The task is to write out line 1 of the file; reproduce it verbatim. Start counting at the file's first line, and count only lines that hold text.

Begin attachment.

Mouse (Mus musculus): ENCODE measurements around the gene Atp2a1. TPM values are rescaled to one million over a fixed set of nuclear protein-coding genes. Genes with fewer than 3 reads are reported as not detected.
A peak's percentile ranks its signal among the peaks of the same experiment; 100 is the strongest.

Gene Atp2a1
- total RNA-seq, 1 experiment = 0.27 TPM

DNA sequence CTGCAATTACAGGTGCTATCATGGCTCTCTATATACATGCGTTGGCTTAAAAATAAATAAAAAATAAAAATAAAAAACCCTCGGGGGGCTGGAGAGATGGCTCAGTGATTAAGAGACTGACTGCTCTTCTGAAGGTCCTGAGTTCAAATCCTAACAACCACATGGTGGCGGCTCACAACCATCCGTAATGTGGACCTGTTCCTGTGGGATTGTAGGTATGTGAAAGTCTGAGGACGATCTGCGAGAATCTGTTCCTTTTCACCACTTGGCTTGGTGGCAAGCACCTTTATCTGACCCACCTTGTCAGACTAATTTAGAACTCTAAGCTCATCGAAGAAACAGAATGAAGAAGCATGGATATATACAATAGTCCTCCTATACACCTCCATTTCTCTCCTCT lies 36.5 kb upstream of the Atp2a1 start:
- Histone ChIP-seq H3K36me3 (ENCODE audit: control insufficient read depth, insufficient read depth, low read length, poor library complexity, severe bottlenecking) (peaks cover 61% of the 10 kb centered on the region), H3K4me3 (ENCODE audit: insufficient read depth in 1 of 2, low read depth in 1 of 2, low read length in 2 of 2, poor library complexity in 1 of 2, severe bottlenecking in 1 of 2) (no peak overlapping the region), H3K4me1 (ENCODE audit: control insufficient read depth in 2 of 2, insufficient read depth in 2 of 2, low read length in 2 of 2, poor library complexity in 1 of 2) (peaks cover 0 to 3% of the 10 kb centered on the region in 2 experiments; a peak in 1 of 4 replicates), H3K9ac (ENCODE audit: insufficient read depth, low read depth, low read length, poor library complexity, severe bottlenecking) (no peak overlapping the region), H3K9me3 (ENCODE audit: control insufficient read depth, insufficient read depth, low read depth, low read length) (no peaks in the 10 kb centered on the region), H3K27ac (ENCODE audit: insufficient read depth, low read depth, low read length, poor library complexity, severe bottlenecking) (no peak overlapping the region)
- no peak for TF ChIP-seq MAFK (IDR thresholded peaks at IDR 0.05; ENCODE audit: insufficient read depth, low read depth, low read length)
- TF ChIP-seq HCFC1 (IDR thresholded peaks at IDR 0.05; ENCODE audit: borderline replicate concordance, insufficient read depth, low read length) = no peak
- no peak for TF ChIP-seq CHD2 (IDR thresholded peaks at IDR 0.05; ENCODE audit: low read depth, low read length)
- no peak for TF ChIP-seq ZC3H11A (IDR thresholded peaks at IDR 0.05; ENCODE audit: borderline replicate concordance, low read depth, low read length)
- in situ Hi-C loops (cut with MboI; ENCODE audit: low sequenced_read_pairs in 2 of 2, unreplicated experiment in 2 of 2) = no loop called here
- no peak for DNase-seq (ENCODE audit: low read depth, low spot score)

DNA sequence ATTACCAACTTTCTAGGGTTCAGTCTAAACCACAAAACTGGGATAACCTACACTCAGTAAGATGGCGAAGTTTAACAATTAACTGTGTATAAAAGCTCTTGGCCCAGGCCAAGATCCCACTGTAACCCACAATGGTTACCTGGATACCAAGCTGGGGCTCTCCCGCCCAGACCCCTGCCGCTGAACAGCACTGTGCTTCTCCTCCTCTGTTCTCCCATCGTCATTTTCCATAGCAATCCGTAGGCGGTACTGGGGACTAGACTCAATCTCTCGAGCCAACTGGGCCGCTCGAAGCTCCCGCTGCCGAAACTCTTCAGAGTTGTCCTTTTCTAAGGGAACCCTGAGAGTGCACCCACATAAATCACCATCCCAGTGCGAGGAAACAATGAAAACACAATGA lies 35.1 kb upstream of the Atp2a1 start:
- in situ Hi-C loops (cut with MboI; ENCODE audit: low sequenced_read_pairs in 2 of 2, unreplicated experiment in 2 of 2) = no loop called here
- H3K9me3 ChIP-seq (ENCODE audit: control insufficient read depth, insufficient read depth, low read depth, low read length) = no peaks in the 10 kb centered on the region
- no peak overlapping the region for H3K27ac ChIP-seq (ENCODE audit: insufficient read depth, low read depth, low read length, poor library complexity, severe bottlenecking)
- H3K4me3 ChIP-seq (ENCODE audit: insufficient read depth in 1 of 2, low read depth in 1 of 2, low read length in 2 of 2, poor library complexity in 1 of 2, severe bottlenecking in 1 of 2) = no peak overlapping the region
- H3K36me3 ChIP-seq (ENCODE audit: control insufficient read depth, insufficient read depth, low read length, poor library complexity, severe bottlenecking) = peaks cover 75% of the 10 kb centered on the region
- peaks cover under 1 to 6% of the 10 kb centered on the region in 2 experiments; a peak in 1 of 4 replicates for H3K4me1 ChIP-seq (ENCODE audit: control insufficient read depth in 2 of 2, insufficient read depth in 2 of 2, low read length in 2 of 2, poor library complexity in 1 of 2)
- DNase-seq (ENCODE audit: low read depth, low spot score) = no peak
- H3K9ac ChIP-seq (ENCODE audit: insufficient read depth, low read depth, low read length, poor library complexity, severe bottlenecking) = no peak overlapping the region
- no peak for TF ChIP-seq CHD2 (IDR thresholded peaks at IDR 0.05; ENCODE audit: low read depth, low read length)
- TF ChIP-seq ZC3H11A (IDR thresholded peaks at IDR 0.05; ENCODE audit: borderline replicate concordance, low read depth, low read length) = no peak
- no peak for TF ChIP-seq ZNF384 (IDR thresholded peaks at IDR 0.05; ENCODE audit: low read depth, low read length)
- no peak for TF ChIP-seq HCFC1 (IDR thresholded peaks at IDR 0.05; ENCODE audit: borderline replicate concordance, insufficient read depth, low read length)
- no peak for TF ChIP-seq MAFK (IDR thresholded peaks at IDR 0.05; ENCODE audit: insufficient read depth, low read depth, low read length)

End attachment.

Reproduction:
Mouse (Mus musculus): ENCODE measurements around the gene Atp2a1. TPM values are rescaled to one million over a fixed set of nuclear protein-coding genes. Genes with fewer than 3 reads are reported as not detected.